Gear Theory — Entanglement — Spooky action at a distance explained? [duplicate]

Nothing can travel faster than the speed of light. Not even an electrical signal. Entanglement seems to violate this. But, does it?

Imagine 100 gears lined up in sequence all the way across a basketball court. As you turn the gear under one hoop, all 100 gears simultaneously spin. Even the gear across the court would simultaneously spin.

Could you in theory connect gears a longer distance? Even Miles?

Imagine 100 basketballs in a straight line from one hoop to the other hoop with gears around the circumference parallel to the floor. You spin one ball, and they all spin. Spinning the ball under one hoop, simultaneously spins the other ball. Imagine, the in-between balls were not visible. Would this be a similar pattern to what we are seeing with entanglement?

Is it possible that it is not empty space between the two particles, yet some gear like matter that is connecting entangled particles?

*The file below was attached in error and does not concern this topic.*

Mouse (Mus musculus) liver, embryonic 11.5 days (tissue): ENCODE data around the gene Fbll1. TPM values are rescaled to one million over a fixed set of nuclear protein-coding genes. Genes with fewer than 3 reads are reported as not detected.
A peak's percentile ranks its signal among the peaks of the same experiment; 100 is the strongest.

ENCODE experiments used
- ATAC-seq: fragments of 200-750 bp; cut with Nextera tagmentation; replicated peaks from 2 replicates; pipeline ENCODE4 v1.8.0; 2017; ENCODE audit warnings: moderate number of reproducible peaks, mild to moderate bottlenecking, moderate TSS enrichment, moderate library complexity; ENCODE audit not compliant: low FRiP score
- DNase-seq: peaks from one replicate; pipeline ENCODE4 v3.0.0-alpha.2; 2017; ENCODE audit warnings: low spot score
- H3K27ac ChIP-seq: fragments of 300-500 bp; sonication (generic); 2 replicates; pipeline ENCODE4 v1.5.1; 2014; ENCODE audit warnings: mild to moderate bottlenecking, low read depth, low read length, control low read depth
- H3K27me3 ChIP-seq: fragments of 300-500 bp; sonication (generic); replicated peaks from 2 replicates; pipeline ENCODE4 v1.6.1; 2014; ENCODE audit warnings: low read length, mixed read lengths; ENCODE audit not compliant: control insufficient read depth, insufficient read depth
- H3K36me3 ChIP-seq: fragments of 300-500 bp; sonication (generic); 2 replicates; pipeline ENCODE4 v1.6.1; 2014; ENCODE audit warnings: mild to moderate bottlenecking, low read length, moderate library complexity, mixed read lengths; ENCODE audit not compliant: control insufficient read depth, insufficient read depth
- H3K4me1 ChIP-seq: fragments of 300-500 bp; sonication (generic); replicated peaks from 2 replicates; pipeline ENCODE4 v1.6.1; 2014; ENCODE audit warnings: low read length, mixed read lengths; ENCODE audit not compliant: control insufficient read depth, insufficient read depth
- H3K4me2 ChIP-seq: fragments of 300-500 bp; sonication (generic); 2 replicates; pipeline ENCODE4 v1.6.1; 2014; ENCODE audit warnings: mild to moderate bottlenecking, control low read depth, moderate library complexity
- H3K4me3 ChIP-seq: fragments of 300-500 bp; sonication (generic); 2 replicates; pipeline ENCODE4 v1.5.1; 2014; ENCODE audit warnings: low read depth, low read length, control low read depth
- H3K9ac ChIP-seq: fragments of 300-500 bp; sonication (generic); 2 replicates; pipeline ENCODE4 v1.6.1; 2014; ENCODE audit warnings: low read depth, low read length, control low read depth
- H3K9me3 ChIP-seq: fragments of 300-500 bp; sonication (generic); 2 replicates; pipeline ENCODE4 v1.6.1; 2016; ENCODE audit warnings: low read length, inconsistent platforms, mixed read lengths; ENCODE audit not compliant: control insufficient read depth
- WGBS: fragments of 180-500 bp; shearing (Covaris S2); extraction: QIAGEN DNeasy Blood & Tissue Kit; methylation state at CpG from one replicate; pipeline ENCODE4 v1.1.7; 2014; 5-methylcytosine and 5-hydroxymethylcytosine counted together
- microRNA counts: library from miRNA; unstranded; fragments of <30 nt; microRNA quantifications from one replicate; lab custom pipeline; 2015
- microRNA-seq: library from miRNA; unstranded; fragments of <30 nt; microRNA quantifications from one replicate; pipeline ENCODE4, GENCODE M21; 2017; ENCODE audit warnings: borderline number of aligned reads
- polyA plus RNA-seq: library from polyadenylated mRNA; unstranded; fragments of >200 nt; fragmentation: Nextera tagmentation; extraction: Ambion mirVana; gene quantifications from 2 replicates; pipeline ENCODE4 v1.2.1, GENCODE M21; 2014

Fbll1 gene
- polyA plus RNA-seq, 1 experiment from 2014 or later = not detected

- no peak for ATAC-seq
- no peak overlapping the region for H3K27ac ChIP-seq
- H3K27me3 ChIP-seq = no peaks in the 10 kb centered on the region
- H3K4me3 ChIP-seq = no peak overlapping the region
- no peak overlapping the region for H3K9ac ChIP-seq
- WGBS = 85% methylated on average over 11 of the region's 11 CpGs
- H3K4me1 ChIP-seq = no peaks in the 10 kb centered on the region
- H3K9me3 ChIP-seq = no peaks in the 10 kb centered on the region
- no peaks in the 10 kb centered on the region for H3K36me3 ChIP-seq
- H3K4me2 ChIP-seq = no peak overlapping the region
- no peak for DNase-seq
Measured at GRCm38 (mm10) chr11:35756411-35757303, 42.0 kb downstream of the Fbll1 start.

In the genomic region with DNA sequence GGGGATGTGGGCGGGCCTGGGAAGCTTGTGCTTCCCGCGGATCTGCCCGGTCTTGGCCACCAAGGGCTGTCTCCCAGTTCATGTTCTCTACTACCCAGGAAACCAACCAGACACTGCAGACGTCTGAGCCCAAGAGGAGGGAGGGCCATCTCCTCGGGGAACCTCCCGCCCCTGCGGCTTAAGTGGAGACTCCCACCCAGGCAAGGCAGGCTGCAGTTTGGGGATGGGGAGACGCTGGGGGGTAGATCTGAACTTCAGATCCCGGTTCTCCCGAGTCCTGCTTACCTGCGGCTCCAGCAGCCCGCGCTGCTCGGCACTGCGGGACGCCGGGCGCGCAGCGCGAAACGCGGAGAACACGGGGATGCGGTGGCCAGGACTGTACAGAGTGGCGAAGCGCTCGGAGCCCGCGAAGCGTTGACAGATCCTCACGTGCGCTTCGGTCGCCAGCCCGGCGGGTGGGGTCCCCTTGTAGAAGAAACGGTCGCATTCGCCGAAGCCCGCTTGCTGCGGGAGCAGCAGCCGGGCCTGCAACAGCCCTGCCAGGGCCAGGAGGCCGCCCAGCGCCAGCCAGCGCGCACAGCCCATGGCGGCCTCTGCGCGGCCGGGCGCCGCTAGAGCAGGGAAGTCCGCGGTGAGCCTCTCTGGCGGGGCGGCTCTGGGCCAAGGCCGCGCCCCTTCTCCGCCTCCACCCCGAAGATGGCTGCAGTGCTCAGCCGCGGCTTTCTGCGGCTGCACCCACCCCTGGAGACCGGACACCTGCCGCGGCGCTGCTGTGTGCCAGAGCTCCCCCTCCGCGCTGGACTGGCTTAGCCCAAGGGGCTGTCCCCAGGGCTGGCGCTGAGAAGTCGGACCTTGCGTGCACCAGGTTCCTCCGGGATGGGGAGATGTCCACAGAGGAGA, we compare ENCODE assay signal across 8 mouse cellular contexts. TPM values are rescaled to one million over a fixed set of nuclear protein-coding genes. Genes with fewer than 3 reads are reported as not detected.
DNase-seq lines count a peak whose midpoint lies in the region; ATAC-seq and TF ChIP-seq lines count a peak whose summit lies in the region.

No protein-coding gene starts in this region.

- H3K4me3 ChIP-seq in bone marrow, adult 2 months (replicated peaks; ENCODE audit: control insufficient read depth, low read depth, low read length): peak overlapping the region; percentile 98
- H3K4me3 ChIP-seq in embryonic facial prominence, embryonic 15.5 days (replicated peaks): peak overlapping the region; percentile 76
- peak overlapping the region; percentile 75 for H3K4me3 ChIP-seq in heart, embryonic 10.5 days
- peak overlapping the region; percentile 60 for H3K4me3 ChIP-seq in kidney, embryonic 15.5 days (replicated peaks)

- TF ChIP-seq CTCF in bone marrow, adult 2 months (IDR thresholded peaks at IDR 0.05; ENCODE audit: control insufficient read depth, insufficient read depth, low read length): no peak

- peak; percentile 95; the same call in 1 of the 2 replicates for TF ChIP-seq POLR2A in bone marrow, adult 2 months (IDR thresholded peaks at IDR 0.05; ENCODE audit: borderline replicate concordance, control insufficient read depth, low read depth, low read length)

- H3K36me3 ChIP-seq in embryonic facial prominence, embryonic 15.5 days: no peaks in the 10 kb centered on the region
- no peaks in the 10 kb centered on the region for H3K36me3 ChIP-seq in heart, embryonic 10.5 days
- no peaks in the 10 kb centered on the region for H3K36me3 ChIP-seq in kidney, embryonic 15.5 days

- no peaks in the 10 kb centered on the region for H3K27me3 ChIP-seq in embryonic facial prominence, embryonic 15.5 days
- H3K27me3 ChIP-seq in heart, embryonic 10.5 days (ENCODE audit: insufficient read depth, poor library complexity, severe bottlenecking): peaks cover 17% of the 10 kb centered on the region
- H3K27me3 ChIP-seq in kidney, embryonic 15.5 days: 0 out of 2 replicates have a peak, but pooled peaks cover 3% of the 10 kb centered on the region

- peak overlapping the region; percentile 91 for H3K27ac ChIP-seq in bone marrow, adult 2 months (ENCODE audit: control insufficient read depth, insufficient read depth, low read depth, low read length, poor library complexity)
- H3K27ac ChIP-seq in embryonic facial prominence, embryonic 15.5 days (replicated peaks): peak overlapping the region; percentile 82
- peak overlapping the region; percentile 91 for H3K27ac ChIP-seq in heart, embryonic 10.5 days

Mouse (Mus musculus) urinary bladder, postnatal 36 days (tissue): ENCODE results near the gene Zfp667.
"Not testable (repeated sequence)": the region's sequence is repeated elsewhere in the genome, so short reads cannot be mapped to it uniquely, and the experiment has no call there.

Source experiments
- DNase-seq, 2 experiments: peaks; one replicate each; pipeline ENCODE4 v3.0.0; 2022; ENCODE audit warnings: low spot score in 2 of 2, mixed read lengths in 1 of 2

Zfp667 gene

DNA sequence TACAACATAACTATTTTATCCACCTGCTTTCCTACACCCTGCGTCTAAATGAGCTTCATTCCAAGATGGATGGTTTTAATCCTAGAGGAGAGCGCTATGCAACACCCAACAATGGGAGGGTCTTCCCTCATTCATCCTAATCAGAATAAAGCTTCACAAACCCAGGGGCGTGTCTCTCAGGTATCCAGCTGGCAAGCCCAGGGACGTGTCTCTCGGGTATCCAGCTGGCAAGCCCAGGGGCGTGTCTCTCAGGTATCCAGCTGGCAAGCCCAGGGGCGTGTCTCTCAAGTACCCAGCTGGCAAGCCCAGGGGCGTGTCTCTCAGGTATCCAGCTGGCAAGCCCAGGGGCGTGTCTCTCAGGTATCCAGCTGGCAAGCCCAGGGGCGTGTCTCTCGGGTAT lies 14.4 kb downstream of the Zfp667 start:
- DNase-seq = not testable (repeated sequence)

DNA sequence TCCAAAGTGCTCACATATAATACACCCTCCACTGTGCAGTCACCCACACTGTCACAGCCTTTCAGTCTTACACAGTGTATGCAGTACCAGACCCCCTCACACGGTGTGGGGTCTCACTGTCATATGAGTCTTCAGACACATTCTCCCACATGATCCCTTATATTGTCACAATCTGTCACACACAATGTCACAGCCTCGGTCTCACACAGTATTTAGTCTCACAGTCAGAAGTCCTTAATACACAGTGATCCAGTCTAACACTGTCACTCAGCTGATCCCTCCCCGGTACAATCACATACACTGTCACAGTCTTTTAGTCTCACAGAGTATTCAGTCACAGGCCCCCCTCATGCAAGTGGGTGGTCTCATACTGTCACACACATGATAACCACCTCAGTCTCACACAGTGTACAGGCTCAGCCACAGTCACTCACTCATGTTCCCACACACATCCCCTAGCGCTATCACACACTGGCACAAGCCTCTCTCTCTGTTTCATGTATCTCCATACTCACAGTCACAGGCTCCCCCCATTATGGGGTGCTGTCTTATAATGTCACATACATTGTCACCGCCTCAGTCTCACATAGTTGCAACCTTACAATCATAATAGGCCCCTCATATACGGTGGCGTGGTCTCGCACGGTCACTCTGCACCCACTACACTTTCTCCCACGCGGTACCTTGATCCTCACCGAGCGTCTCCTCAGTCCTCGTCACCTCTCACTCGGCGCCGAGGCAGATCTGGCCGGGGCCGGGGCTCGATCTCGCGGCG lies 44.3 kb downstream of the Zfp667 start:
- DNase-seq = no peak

Gear Theory --THE END--

marked as duplicate by John Rennie, Kyle Kanos, Qmechanic♦Jan 10 at 11:17

Gears cannot beat the speed of light limit for signal transmission. The fastest you can convey a signal with (steel) gears is equal to how fast a vibration like a hammer blow can travel from one gear to the next, which is equal to the speed of sound in steel- about 5000 feet/second.

The same limit applies to your example of spinning basketballs: the last ball in the line does not begin to spin at the same instant the first one does; it takes time for the spin "ripple" to make its way from one ball to the next because the balls have mass and are rubbery, and the limiting speed would be the speed of sound as transmitted through basketballs (which I do not know how to estimate here).

James Clerk Maxwell believed that space had to be stuffed solid with some sort of magical gears which were responsible for transmitting electromagnetic waves, and spent a lot of time trying to figure out how light and stiff those tiny, 3-dimensional gears would have to be in order to transmit waves at the speed of light. The answer is they can't be made out of any material that exists in our world- Maxwell's little gears were a fantasy.

• Gears don't even get close to the speed of light. The "signal" travels through the gears at the speed of sound in the material, which for metals is of the order of 3 km/s, which is a factor of 100,000 times slower than light. – alephzero Jan 10 at 10:02